Even after the new regulations issuing from the ACA, employers can exclude dental coverage in their offered insurance plans, just because it makes fiduciary sense for them. Dental coverage doesn't call out our tribal culture-war loyalties and inspire hashtag fights on Twitter. Nonetheless, it is another instance in which the interests of employers and employees may not line up at all.
Consider this hypothetical: What if the government stupidly decided that food was best distributed as an employer-based benefit? Vegan employers might be forced to contract indirectly with abattoirs under a protein mandate. This would be an entirely unnecessary burden on the employer's conscience, one that I would oppose. Skirt steak or soy — that is #notmybossbusiness either.
These moral conflicts are easily avoidable when employers pay in cash. An employer pays a worker with wages. The moral responsibility for how that money is used now lies entirely with the worker. But in the Hobby Lobby case, much of the rhetorical battle has been about who really is "buying" the insurance. Should we consider it the employees' purchase, because it is part of their compensation, or the employers', because they sign on the dotted line and write the check? It's really both. And that's the problem.
There are other reasons to end employer-based insurance besides maintaining social peace and medical privacy. People should be able to move from job to job without gaps in coverage, or be able to quit a job and start their own company, or devote more time to their family without losing health care.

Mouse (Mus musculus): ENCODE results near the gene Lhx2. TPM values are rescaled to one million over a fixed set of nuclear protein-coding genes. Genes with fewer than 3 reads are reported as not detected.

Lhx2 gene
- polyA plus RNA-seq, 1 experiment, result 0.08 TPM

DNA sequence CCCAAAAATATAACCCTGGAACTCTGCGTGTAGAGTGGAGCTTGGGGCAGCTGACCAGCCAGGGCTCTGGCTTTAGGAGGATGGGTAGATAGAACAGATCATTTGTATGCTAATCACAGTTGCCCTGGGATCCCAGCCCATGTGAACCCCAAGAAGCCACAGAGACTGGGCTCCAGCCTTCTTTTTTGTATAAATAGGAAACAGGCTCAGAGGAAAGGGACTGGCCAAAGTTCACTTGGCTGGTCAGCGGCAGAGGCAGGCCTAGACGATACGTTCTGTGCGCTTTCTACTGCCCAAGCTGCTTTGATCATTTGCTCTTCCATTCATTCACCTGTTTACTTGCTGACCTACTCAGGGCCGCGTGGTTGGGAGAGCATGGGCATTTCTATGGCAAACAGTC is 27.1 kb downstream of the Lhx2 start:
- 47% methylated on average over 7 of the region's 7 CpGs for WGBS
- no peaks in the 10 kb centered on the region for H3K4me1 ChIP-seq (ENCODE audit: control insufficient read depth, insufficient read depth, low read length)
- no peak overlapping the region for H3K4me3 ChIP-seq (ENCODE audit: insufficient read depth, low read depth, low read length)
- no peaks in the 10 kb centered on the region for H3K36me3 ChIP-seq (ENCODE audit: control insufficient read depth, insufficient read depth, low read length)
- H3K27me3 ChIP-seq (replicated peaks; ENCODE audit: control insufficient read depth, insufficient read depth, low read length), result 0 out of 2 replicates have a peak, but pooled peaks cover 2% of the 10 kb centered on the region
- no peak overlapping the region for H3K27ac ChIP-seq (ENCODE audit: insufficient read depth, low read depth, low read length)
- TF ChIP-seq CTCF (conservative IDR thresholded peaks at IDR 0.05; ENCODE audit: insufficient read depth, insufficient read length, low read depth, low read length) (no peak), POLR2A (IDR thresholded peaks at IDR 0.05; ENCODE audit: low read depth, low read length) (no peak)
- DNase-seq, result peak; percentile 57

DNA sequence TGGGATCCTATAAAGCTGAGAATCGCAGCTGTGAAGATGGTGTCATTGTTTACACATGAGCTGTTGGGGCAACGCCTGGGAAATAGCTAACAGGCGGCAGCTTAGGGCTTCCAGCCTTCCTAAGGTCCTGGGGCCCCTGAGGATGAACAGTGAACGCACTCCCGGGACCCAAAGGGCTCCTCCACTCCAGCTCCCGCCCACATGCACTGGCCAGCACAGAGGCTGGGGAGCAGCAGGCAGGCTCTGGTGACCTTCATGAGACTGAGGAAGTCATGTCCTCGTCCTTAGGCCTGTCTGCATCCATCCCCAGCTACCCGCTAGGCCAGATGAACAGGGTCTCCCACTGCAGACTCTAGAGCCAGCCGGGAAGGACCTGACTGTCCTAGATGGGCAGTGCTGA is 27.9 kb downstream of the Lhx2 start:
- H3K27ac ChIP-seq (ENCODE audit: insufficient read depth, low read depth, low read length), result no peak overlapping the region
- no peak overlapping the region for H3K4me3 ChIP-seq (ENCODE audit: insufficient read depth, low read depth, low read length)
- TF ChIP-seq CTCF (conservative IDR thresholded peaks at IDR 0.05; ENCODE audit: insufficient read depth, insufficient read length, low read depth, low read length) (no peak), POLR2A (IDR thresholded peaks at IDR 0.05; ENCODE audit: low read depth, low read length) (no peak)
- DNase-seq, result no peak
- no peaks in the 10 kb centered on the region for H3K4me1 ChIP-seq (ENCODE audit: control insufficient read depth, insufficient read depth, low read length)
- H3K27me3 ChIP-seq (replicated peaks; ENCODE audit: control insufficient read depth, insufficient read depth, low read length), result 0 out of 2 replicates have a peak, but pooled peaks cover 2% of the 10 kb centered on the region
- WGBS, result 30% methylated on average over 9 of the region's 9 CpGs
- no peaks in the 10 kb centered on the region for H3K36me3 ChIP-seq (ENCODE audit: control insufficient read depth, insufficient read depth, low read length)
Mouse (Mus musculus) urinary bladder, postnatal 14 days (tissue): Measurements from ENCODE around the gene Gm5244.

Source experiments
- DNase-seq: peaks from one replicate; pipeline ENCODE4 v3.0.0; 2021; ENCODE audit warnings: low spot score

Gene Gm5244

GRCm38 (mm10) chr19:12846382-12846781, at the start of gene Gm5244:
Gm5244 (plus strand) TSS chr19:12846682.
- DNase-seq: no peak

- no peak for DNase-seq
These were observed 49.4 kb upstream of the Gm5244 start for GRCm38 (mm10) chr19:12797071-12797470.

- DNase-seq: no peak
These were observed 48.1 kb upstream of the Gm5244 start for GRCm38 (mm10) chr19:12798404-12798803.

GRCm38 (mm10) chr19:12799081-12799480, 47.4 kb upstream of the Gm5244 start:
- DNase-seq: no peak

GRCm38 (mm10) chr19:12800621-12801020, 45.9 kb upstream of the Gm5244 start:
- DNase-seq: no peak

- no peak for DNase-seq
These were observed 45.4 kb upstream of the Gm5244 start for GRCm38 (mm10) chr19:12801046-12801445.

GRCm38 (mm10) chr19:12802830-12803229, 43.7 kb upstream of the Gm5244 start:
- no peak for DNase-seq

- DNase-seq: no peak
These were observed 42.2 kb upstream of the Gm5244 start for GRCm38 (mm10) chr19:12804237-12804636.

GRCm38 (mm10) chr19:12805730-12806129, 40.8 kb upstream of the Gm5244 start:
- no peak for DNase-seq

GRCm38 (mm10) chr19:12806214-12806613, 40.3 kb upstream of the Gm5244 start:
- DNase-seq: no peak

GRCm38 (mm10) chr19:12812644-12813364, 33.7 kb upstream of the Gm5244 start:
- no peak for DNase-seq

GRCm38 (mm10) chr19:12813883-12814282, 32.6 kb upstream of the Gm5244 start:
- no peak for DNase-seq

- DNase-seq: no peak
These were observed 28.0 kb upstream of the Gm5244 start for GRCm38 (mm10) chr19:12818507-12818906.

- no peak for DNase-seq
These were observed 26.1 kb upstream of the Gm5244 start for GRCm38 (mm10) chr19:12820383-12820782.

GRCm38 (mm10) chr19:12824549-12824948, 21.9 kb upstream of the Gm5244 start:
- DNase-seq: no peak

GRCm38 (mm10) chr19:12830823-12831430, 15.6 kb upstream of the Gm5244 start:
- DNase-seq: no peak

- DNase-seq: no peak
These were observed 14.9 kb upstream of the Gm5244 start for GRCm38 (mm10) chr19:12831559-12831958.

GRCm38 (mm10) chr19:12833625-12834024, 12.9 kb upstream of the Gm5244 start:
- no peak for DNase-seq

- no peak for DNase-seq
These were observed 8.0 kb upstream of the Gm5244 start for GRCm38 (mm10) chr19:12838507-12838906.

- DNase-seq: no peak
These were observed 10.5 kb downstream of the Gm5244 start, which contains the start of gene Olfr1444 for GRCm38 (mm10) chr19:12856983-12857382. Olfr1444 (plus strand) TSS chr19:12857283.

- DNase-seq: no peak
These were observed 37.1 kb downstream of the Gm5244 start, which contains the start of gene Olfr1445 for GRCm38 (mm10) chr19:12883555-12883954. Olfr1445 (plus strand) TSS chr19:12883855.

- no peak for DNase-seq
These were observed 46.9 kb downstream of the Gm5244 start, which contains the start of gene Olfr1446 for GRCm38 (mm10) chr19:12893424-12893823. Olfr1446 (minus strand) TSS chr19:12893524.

So that mean's having the big fight that we're all dreading. Ezra Klein has seen an uptick in interest among the left in a single-payer system in light of the Hobby Lobby decision, but he warns:
The assumption behind some of the Hobby Lobby-based arguments for single payer is that a single-payer system would cover contraception and that would mean everyone's insurance covers contraception. But a Republican-led government could decide that taxpayer dollars shouldn't be going to cover contraception at all, and then a single-payer system means no one's insurance covers contraception. [Vox]
He's right. While a government plan wouldn't inspire the stand-taking intensity of rhetoric and dire-sounding Supreme Court lawsuits by employers, it would still encourage petty wrangling. Perhaps this is why we shouldn't make political fights out of very specific types of care, or the specific lists of procedures, medicines, and devices and what their co-pay should be.
My own preference is to have a federally funded catastrophic insurance system complemented by a 50-state insurance market regulated enough to prevent predation, but unregulated enough so that Hobby Lobby's owners can find exactly the kind of coverage consonant with their conscience. So, too, the Sisters of the Poor, and so, too, everyone else who works for them, regardless of their beliefs and needs. They wouldn't even have to talk about it with their bosses, just as they don't have to talk about what they buy at a grocery store.
But we can only get that privacy and free choice if we shoulder up to the health care debate we should have had five, even 25 years ago.